Reviews - What do customers think about Les Âmes grises (Le Livre de Poche)?
Murder and War Nov 3, 2006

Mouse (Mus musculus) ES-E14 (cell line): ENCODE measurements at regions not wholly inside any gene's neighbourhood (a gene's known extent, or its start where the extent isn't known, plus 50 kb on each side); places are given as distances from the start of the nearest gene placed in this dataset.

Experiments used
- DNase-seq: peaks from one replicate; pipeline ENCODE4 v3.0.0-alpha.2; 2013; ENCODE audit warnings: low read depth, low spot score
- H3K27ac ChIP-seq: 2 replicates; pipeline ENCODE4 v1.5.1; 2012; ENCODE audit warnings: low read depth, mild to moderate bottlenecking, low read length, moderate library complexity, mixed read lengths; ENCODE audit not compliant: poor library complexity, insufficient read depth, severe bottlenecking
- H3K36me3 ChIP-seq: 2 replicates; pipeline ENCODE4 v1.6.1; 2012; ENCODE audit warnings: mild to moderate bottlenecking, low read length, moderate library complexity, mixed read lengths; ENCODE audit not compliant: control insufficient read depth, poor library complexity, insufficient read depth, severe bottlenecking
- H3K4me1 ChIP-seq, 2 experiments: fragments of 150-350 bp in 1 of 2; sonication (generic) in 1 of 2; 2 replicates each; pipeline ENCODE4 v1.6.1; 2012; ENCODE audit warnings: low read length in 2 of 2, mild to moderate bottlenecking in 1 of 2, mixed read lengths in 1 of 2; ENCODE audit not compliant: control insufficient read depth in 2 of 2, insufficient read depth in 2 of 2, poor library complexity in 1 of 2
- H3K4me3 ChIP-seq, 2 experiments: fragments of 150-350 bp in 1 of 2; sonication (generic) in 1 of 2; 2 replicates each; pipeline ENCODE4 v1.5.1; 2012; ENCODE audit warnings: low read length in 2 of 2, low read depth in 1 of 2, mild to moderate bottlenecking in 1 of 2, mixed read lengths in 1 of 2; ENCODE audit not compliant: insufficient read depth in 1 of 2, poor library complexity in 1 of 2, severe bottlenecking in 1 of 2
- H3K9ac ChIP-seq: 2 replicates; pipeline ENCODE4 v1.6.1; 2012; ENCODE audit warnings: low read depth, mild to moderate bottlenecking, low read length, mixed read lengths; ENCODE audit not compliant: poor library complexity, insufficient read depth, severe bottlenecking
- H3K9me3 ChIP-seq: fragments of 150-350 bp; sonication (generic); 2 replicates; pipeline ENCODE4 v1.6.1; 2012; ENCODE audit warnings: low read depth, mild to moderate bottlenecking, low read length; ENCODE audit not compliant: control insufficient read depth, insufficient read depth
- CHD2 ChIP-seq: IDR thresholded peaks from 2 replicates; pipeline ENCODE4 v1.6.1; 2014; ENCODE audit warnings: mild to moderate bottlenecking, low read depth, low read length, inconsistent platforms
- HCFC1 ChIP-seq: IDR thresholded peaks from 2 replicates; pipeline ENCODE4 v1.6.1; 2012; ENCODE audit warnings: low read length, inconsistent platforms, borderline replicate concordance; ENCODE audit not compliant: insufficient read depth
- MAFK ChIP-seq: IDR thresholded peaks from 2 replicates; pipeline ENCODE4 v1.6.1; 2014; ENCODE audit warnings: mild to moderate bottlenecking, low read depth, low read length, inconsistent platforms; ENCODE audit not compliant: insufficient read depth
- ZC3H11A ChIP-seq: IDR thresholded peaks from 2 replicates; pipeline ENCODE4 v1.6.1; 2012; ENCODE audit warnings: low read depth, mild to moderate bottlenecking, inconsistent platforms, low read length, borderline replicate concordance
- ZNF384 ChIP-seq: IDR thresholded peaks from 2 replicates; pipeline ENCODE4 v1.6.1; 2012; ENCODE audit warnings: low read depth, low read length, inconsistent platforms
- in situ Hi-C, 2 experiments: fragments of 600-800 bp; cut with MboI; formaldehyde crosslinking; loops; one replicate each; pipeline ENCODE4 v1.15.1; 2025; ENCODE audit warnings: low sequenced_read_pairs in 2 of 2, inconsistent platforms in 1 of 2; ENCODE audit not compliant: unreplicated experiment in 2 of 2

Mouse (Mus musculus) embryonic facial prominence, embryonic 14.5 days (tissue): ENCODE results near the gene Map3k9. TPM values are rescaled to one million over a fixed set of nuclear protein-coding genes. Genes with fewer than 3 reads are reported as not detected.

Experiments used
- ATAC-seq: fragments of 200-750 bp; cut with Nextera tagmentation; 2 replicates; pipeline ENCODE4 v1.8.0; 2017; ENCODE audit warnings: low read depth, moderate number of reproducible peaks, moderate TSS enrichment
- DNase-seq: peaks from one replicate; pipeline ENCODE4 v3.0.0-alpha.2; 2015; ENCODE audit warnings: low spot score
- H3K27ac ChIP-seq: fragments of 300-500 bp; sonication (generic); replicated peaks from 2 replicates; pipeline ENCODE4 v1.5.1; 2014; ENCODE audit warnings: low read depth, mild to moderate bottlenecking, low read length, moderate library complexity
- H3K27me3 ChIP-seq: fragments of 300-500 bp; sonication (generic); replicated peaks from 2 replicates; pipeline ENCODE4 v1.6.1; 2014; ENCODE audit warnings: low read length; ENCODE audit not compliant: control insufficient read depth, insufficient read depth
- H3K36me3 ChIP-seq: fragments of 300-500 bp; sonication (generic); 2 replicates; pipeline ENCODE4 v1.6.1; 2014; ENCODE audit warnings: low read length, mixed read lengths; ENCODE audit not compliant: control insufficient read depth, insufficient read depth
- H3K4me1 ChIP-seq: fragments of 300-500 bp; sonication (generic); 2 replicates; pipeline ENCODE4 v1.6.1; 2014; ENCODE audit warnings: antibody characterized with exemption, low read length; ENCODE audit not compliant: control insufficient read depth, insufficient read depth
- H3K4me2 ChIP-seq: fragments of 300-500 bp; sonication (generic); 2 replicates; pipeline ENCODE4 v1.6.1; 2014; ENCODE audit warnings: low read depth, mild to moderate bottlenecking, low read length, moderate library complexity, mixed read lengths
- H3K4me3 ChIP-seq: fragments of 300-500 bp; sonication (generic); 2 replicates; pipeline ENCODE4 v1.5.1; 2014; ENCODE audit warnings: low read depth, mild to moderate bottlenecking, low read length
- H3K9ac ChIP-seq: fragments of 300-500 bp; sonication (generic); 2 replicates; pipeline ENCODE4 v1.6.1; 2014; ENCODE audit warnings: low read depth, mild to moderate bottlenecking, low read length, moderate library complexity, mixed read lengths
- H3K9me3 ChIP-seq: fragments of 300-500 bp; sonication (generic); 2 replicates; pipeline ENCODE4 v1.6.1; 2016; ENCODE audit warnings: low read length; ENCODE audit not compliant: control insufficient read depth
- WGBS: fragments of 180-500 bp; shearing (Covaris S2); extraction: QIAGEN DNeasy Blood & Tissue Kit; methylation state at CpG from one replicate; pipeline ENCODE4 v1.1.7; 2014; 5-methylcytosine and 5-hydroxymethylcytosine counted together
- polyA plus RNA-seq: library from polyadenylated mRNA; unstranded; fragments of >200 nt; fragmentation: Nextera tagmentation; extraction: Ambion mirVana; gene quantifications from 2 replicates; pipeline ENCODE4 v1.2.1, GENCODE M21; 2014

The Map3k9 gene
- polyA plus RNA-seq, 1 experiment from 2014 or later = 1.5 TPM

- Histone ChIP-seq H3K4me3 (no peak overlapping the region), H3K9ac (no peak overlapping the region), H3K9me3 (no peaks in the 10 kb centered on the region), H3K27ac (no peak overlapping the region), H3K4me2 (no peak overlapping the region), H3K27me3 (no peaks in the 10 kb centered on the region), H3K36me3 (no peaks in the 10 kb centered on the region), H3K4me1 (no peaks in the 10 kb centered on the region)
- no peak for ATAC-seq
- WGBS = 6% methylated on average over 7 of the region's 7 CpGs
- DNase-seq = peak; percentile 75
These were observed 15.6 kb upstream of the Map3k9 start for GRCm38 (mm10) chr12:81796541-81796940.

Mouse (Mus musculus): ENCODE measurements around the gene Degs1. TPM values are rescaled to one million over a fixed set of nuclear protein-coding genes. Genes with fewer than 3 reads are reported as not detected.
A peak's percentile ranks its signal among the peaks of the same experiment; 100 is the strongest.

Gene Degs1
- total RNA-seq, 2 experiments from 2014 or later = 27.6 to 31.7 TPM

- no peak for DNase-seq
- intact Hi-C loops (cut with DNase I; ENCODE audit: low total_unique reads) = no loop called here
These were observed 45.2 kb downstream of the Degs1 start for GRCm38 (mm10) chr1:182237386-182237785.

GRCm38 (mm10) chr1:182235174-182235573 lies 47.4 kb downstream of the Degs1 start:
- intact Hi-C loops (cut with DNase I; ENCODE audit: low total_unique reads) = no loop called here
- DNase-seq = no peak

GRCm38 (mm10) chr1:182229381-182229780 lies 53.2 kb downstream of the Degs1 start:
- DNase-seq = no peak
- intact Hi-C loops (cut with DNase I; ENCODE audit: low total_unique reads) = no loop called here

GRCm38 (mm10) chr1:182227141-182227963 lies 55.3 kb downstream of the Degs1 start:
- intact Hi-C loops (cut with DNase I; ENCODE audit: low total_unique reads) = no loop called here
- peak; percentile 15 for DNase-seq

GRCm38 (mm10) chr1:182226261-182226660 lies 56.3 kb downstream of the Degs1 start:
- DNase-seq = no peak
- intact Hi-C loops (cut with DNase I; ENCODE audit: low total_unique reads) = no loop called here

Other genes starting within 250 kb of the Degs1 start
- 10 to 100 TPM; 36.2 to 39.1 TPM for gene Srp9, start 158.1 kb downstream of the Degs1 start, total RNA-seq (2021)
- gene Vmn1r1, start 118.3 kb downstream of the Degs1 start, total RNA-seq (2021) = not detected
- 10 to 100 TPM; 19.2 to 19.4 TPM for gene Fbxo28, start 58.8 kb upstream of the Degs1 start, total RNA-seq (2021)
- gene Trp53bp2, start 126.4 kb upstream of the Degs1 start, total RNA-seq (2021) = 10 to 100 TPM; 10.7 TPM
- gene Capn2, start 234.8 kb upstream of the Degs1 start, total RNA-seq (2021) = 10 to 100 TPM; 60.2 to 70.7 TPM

Philippe Claudel's book takes the reader back in time to World War 1 in the Lorraine region of France. Already crushed by the war, the little community of V. is even more shaken by a series of suicides that culminate with the murder of a little girl. Although set in France between 1914 and 1937 (time when the narrator relates his memories), the book is strangely universal: war happens anywhere at any time and is no more than legalized crime; crime also happens anywhere at any time and when it is a small child that is involved, it remains all the more horrific. The reader quickly forgets that it is World War I and can easily apply the events to contemporary times, contemporary facts of war. The author also manages to convey intensity through the rich use of the lexical fields of blood: war, murder, suicide, delivery hemorraghy, death, and the permanence of the gray that is part of the French title. Are those "Ames grises" ghosts, are they grey because real life is never black and white, are they "grises" because they are drunk (in French, someone is "gris" when he or she ha had too much to drink, and in the book, it is the civilians and the soldiers' main occupation apart from dealing with the war)? There is no doubt that the author also played on Gogol's famous book "Dead Souls". Until the very end, the author manages to capture the reader's intrerest and there is indeed no clues as to who has committed the crime. I will certainly not waste the reader's surprise.